Financial storm hits leisure boat sales

March 29, 2009

, DUBAI, Mar 29 – Sales of luxury and leisure vessels are on the rocks in the Middle East, where owning a boat for cruising, entertaining or fishing is seen as a status symbol, industry officials say.

Marine consultant Mike Derrett estimates that boat sales in the Middle East will halve in the next one to two years, down from 1,200 boats sold last year and 1,500 sold in 2007, due to the global economic downturn.

Despite the market hitting the doldrums, however, the effects of the credit crunch will be gentler in the Middle East than in the United States or Europe, where sales are expected to plunge by 75 percent, he predicts.

"Things are more likely to bounce back here … There is a lot more growth potential here and in Asia," Derrett told AFP.

Luxury boats showcased at a recent international boat fair in Dubai drew amazement from spectators, but few were persuaded to dig into their pockets and splash out.

"Haven\’t you heard? There\’s a financial crisis going on," Max Wilchefski 30, an Australian construction design manager, told AFP at the Dubai International Boat Show — the biggest annual boat show in the Middle East and one of the top five in the world.

"We\’re dreaming. We\’d love two of these \’Out Of Limits\’ racing boats," said Wilchefski\’s friend Rick Vinantuono, 38.

Both said however they would stick to just "looking around" — which exhibitors said had been the gloomy refrain of this year\’s show.

After enjoying years of rapid growth as a business and tourism hub, Dubai, one of the seven emirates forming the United Arab Emirates (UAE), has been the hardest hit in the region by the global financial crisis.

At this month\’s boat show, 721 exhibitors from 50 countries displayed more than 400 boats on a sprawling space of 85,000 square metres, the size of about 17 football pitches.

However, the number of exhibitors was 11 percent down on the 810 who pitched up in 2007, according to show organisers, who added that around 26,000 people visited the exhibition this year, down from nearly 27,500 last year.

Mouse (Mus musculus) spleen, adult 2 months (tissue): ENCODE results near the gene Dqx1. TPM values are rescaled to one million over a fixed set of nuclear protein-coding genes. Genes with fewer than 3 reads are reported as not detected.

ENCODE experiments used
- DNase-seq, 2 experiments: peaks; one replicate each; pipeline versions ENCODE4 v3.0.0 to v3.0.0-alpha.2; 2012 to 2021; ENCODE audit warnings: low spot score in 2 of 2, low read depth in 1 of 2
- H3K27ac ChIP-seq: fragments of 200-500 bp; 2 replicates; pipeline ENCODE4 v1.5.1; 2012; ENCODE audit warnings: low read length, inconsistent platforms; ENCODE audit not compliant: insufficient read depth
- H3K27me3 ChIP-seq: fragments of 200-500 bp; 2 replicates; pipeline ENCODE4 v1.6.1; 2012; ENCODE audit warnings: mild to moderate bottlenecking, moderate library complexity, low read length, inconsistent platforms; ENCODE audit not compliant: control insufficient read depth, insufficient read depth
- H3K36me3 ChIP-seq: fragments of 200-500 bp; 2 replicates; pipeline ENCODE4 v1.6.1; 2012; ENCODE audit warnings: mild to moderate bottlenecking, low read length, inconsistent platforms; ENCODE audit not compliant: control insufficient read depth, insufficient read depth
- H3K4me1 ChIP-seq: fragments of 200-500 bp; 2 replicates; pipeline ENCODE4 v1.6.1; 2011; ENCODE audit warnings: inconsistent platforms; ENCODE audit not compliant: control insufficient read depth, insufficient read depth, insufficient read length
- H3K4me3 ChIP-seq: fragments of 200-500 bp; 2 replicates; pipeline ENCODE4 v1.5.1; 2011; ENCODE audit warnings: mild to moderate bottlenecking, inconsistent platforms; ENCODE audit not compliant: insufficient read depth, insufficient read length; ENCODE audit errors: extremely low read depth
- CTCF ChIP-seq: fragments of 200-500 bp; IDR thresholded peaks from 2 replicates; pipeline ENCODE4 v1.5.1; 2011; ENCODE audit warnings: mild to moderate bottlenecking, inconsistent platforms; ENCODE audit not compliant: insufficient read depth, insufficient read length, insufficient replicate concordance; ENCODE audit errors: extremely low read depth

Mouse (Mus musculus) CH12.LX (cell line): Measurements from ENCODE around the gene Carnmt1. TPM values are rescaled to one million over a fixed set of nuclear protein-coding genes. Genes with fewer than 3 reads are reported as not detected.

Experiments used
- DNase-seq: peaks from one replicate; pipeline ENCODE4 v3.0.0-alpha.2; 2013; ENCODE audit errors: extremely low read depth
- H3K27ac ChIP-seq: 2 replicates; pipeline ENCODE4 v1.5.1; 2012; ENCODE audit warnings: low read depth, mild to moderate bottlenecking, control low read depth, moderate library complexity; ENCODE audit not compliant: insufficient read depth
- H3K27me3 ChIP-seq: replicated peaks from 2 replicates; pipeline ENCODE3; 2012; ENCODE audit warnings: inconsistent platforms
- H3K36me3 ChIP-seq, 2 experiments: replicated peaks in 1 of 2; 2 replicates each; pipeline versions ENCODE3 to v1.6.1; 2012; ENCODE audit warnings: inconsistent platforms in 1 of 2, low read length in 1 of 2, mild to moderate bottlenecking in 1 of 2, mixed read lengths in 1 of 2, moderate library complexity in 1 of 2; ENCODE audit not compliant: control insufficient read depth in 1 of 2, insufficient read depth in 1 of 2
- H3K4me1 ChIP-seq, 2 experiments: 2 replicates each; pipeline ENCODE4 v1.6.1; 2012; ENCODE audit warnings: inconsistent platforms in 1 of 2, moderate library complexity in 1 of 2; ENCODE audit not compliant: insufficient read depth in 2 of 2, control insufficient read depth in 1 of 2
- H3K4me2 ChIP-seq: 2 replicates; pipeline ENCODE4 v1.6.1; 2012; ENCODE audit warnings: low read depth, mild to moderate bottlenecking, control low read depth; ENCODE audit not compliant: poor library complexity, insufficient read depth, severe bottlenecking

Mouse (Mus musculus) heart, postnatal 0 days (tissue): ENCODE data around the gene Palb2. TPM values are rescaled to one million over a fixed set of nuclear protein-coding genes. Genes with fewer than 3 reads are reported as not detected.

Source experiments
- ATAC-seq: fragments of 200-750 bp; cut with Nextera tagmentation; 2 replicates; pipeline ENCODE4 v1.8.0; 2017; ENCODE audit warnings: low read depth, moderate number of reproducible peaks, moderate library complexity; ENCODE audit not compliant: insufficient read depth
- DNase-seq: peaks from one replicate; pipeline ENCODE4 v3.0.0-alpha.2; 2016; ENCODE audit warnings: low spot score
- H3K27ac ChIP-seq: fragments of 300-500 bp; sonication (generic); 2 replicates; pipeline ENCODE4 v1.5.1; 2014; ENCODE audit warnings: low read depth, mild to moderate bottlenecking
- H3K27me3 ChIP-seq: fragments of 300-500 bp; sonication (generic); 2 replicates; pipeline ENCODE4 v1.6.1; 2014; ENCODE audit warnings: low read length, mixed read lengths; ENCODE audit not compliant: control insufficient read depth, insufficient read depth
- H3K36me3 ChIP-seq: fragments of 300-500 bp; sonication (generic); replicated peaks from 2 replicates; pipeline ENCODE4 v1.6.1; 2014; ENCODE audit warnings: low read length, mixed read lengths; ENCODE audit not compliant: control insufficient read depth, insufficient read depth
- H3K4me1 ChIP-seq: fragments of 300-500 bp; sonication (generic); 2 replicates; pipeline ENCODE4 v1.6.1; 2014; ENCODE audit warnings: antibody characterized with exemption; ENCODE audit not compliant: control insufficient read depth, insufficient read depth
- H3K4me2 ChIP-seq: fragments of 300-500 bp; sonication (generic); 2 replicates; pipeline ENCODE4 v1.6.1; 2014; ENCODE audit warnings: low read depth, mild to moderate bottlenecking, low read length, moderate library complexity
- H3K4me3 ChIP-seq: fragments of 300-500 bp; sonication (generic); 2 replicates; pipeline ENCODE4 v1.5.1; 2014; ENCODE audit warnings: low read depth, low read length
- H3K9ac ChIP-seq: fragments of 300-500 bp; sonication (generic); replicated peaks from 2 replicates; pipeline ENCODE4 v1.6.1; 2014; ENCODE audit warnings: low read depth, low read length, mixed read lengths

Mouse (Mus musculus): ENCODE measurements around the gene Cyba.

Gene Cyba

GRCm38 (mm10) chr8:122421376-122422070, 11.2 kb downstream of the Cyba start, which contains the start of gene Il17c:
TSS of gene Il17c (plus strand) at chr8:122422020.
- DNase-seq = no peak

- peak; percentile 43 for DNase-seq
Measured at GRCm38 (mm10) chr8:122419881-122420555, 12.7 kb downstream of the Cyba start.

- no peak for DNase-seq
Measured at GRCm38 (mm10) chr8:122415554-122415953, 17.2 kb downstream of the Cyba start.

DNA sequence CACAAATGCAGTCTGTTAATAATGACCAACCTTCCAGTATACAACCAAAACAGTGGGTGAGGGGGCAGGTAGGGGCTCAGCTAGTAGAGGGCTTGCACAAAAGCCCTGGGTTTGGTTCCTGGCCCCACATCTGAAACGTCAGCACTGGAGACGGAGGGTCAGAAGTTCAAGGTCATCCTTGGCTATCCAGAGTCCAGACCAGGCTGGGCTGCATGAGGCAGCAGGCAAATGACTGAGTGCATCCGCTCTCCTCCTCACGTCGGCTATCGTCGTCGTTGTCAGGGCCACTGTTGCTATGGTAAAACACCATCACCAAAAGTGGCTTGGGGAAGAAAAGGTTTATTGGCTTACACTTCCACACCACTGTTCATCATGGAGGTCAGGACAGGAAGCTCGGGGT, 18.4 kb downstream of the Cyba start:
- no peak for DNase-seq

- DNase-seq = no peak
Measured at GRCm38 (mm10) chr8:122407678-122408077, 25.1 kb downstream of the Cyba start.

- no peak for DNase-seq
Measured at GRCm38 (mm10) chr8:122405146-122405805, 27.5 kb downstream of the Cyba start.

Saeed Harib, the chief executive officer of the Dubai International Marine Club which hosted the event, acknowledged that the global credit crunch had affected sales.

Among those who did attend, however, were a number of boat-loving royals from the UAE and neighbouring Gulf countries but whether they splurged out or not has not been revealed.

Glitzy leisure craft ranged from luxury yachts to speed boats, including the "Quantum of Solace" — the power boat featured in the latest James Bond movie of the same title.

Watersports and leisure crafts are popular in Dubai, which boasts year-round sunny weather and sandy beaches overlooking the azure waters of the Gulf.

This year\’s highlight was a super yacht pavilion, where mega industry names as Abeking & Rasmussen, Amels B.V and Sunseeker among others displayed their latest models, 19 pieces in all, compared to 10 displayed last year.

Ali al-Jafla, managing director of Sunseeker Middle East, proudly showed visitors around the lavish Sunseeker 38 Metre super yacht, which features neatly crafted bedrooms and bathrooms on each of its three decks, a lounge and a dining room with marble floors covered with fluffy rugs.

The price tag for such luxury yachts ranges from 22 to 24 million dollars.

"No doubt the economic downturn has affected business," Jafla said. "It\’s hard to judge what will happen next."

Sunseeker\’s sales at the show generated close to 20 million dirhams (5.44 million dollars), Jafla later announced.

Not everyone has been negatively affected by the economic downturn.

"On the contrary, we have benefited because the prices of building materials have dropped," said Sultan al-Naeimi, chairman of Premier Composite, a UAE manufacturer of sailing yachts.

"We have been affected by the crisis to a small extent, but we already signed contracts and we\’re doing fine," he said.

And interest in leisure boats is still strong, despite the lack of sales.

For the first time, the UAE\’s capital Abu Dhabi this month held its own boat show, with around 100 exhibitors from 26 countries showcasing 20 of the world\’s most luxurious super and mega yachts. And according to local media reports, the show drew good crowds daily.

For marine consultant Derrett, the leisure boat industry in the Gulf region is being becalmed not only by the financial crisis but also by a drastic lack of berths.

He estimated that between them the six Gulf Cooperation Council members — Bahrain, Kuwait, Oman, Qatar, Saudi Arabia and the UAE — now have around 9,000 berths, providing only limited space for the estimated 44,000 boats needing mooring.

Plans are underway, however, to build another 7,000 berths by 2012, he said.

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